We achieve mental and emotional balance through anticipating holidays or the year-end break as we often tolerate challenging life situations (i.e. stressful professional projects or relationship issues) in the anticipation of pleasurable future events. But the moment those anticipated future events that allow us to feel emotionally and mentally balanced are removed, we experience an imbalance. This may bring anxiety, depression, obsessiveness, negativity, and in some cases, unfortunately, suicidal thoughts.
How can we identify someone who’s experiencing it?
Changes in our loved ones’ behaviours such as a tendency to be silent, working or shopping obsessively, and even excessive eating or drinking are very common symptoms of the holiday blues. If you find that your loved ones or even yourself are over-decorating the house or making too many plans for Christmas or the New Year’s (ensuring you meet different groups of people every two hours), oftentimes these are also signs of holiday blues.
Additionally, certain individuals may also experience anhedonia – an integral symptom of depression, where they can no longer derive pleasure from previously enjoyable experiences. That causes them to be silent, seek isolation, exhibit low moods or not eat as much (or eat excessively/ binge eat), as they have trouble deriving pleasure from experiences and situations they normally would enjoy in the past.
2020 has been a long, hard year. As much as we can’t wait for 2021, how do we overcome feeling uncertain or fearful of the future?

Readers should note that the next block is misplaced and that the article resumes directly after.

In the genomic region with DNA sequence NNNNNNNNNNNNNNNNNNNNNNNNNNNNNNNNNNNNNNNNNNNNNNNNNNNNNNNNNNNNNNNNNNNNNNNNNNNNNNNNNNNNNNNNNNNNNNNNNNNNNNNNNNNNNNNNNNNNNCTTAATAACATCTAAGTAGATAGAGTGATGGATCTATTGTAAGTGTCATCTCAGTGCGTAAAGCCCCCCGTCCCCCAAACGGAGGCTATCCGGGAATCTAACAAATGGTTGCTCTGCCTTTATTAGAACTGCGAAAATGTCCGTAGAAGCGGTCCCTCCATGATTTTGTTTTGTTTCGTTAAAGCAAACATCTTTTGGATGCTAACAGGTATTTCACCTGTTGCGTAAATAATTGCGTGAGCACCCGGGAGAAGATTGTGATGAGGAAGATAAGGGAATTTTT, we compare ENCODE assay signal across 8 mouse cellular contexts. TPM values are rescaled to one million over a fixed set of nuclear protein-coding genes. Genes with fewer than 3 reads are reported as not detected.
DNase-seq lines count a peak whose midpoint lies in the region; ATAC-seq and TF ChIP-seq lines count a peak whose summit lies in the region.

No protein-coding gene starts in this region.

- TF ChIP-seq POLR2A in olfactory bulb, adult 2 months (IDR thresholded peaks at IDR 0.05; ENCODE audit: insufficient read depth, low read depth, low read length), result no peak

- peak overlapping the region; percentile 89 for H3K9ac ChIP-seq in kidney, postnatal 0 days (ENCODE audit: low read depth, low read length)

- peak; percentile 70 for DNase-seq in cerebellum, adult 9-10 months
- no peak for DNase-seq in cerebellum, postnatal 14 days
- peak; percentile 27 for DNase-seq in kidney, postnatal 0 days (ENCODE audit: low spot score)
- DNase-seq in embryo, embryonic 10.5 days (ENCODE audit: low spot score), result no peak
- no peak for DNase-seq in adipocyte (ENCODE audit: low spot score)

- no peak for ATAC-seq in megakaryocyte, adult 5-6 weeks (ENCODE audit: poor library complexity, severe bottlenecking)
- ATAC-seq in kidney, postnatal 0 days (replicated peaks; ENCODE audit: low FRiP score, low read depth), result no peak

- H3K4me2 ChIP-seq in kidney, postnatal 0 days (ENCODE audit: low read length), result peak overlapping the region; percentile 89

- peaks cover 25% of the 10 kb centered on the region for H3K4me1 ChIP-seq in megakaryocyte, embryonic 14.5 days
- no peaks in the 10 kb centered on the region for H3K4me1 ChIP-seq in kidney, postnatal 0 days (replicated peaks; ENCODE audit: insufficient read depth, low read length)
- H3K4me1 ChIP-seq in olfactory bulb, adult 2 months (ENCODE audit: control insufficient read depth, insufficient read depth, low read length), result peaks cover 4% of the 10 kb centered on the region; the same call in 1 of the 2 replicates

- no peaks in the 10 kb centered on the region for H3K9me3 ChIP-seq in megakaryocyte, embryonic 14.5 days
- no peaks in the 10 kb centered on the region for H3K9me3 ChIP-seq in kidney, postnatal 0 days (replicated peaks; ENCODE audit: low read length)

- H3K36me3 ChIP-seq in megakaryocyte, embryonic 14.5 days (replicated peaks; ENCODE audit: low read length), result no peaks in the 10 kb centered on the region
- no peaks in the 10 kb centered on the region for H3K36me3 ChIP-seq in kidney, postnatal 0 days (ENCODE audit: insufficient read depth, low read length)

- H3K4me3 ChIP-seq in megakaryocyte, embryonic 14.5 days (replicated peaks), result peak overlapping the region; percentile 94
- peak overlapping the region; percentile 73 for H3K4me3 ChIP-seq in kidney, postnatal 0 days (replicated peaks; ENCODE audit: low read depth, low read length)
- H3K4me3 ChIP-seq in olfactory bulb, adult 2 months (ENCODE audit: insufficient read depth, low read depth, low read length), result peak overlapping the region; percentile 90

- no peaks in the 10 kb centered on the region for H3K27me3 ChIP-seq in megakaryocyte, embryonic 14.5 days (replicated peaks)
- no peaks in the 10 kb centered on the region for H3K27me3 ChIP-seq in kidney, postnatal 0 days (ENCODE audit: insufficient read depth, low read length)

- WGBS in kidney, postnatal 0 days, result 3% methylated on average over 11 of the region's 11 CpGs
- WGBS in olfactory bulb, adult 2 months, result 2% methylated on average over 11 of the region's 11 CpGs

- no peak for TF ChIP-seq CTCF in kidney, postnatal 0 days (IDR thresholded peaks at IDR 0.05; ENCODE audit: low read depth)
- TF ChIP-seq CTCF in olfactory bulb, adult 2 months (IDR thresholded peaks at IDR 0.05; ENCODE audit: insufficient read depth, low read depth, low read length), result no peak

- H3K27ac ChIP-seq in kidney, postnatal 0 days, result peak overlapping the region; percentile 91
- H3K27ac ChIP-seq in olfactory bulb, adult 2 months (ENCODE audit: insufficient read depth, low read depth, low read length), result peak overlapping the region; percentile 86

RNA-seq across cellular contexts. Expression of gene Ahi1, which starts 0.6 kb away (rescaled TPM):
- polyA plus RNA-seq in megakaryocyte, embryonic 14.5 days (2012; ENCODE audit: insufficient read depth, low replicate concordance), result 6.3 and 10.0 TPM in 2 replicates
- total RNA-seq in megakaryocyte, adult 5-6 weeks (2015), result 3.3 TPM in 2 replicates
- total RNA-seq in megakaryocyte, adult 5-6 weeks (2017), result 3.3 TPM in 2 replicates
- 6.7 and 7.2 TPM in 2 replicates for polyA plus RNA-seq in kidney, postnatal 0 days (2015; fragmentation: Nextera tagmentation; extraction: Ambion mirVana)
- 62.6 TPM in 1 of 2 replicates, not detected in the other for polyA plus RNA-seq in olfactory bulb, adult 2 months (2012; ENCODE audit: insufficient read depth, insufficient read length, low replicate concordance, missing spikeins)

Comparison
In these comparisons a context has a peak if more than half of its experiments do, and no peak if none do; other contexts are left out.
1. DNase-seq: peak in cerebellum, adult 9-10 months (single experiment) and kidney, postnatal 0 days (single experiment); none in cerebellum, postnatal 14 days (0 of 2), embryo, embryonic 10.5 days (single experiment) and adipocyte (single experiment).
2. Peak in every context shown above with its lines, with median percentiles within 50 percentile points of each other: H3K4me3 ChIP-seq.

If we connect with a very clear vision of what and how we want 2021 to be accompanied with elevated emotions of contentment, happiness, and optimism, then this process will produce different hormones in your brain. Your brain will be flooded with hormones that produce feelings of safety, happiness, and contentment. This is a mental exercise which you can engage in to help yourself connect with the alleviated feelings during the pandemic. The elevated emotions replace sentiments of worry that 2020 has brought on.
2020 has not been a difficult year for me. I’ve had a lot of pleasurable moments and looking back, it has been a good year. I achieved an elevated state of mind through engaging in techniques that allowed me to change the chemistry of my brain and connect with the vision that I wanted instead of the vision I was terrified of – even when international news was painting a picture of doom and gloom. I remained hopeful, and I was ensuring feelings of hope and inspiration would inform my daily thoughts and actions. This process changed my experience of the pandemic.